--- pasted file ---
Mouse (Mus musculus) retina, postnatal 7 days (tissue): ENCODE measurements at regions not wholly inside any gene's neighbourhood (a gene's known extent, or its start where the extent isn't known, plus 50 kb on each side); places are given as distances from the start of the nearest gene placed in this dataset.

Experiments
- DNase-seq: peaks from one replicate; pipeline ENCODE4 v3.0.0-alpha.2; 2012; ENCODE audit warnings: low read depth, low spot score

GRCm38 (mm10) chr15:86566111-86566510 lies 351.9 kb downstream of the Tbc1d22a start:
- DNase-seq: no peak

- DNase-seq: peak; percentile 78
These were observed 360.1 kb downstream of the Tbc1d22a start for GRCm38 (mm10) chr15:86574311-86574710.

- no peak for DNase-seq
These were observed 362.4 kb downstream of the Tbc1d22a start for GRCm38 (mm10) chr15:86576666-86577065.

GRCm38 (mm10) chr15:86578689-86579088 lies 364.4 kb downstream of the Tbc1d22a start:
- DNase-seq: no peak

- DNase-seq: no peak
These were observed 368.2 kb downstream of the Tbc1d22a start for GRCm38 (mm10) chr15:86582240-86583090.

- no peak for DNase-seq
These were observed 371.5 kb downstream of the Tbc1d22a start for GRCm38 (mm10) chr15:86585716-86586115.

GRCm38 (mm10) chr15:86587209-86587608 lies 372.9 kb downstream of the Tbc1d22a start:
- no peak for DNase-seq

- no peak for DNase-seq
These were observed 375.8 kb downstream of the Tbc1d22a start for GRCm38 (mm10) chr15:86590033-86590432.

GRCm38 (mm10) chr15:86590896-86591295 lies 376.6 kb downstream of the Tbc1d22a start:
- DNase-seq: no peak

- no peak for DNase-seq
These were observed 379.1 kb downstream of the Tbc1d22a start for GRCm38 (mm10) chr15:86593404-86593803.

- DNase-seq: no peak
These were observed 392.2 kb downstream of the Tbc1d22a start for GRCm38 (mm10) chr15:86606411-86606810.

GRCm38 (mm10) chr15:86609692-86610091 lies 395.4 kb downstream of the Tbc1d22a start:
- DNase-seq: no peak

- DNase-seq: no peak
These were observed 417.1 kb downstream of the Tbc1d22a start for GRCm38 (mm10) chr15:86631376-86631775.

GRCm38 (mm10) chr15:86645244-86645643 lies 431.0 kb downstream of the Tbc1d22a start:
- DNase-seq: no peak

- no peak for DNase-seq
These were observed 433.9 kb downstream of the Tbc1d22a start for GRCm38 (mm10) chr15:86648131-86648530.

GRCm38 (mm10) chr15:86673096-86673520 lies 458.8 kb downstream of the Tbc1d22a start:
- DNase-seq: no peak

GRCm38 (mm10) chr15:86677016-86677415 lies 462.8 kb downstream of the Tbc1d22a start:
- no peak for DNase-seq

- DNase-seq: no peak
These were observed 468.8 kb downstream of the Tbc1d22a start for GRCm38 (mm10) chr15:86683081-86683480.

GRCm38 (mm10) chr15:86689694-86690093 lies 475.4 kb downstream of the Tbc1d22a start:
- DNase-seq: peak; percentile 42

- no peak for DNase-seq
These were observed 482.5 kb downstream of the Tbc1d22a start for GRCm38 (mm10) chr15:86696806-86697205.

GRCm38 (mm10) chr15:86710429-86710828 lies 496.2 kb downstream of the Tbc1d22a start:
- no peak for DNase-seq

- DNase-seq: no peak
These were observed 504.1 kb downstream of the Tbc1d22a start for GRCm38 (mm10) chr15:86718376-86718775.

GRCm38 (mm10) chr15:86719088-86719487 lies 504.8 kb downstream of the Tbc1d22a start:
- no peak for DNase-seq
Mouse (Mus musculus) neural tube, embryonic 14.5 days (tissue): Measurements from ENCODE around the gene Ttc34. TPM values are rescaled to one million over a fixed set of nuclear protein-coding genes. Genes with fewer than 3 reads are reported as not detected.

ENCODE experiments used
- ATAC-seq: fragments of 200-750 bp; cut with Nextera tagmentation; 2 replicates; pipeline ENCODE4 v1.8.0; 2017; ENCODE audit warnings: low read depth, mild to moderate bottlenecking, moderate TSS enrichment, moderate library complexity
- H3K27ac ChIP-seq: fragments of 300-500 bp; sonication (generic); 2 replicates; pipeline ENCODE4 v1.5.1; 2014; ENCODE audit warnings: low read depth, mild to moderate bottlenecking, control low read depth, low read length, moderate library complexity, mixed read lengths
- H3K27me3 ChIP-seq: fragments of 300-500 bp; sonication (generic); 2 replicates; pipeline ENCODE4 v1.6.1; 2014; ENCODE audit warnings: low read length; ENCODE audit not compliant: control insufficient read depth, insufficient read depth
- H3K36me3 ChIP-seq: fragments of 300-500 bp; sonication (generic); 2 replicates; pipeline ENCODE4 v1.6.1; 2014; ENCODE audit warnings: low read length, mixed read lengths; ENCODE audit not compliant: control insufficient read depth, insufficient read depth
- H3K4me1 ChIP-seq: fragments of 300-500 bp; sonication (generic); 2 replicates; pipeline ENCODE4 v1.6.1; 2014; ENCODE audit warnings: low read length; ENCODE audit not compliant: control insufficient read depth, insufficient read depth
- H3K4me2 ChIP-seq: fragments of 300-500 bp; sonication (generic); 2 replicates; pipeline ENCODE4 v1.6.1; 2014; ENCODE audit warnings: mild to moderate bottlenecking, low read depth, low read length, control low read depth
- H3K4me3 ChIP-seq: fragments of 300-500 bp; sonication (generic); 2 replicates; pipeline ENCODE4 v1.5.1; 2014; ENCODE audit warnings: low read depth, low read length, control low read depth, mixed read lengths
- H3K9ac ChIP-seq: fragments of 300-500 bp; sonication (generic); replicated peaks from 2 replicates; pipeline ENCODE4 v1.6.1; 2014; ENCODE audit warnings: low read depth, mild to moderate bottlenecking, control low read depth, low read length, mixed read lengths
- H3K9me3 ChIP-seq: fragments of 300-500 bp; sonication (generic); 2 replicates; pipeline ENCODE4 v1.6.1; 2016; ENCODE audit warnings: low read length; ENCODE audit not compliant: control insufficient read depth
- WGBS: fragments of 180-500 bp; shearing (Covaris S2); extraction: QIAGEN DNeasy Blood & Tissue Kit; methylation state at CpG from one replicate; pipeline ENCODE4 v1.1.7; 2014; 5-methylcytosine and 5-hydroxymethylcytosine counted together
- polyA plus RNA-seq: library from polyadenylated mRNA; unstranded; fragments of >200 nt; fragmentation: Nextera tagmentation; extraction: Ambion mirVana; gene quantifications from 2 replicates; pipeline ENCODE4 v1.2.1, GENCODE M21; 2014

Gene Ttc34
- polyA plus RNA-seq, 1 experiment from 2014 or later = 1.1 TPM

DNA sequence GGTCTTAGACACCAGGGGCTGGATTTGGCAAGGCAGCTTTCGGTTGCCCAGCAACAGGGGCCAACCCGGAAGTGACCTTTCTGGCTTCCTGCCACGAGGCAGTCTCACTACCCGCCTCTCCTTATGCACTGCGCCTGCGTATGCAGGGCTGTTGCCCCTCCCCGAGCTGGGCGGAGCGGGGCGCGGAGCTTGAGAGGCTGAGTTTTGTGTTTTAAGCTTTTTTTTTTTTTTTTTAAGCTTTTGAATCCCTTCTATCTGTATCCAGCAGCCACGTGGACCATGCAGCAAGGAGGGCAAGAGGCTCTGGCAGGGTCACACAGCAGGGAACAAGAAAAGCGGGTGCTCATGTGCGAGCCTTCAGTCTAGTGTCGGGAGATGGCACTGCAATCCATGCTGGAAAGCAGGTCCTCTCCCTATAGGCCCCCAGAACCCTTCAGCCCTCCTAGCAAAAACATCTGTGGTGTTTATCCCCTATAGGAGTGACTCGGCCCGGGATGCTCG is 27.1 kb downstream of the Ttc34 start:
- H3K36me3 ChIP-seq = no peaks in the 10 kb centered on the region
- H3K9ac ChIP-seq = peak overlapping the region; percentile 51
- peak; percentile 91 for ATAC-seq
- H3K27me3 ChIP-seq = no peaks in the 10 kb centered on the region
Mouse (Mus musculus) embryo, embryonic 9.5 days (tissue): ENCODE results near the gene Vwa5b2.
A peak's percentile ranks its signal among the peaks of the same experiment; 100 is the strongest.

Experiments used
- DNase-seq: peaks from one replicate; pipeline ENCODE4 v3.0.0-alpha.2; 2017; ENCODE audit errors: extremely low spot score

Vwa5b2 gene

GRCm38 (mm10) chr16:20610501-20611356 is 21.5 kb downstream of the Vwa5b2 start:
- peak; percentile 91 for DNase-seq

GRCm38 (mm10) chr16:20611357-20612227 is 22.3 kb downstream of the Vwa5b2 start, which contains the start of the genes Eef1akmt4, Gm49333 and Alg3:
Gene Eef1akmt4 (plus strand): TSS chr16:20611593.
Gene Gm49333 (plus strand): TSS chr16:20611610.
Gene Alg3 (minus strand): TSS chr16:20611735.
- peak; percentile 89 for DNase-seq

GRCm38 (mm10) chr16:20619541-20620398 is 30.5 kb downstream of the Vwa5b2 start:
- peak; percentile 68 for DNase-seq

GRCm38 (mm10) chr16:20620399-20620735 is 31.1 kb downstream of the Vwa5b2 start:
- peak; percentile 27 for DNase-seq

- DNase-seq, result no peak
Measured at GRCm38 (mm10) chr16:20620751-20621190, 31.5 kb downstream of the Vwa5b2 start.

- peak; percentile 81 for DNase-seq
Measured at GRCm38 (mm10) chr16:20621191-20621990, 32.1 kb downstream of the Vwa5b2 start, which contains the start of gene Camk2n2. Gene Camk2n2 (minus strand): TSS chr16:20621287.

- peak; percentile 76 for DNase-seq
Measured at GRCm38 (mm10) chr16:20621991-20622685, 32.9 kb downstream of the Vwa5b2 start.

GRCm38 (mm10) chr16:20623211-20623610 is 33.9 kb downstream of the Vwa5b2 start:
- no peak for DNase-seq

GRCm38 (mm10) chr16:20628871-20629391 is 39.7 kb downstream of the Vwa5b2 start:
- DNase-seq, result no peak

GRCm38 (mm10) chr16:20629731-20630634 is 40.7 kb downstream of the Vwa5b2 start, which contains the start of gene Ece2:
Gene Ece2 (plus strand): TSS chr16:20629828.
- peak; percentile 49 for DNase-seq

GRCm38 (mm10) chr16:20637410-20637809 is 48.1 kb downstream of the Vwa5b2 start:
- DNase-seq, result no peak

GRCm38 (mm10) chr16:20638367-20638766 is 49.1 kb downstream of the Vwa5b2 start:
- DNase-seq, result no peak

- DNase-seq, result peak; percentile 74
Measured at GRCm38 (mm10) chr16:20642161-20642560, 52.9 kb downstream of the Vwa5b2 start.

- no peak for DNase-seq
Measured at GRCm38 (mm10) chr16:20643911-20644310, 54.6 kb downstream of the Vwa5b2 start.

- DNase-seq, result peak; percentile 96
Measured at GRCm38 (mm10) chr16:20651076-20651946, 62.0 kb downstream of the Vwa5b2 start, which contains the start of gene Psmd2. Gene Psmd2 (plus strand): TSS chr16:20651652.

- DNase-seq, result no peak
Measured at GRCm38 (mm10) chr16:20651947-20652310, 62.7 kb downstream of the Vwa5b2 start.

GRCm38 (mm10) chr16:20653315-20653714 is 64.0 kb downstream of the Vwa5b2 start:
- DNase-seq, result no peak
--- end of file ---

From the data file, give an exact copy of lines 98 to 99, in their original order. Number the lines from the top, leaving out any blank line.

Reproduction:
- peak; percentile 49 for DNase-seq

GRCm38 (mm10) chr16:20637410-20637809 is 48.1 kb downstream of the Vwa5b2 start: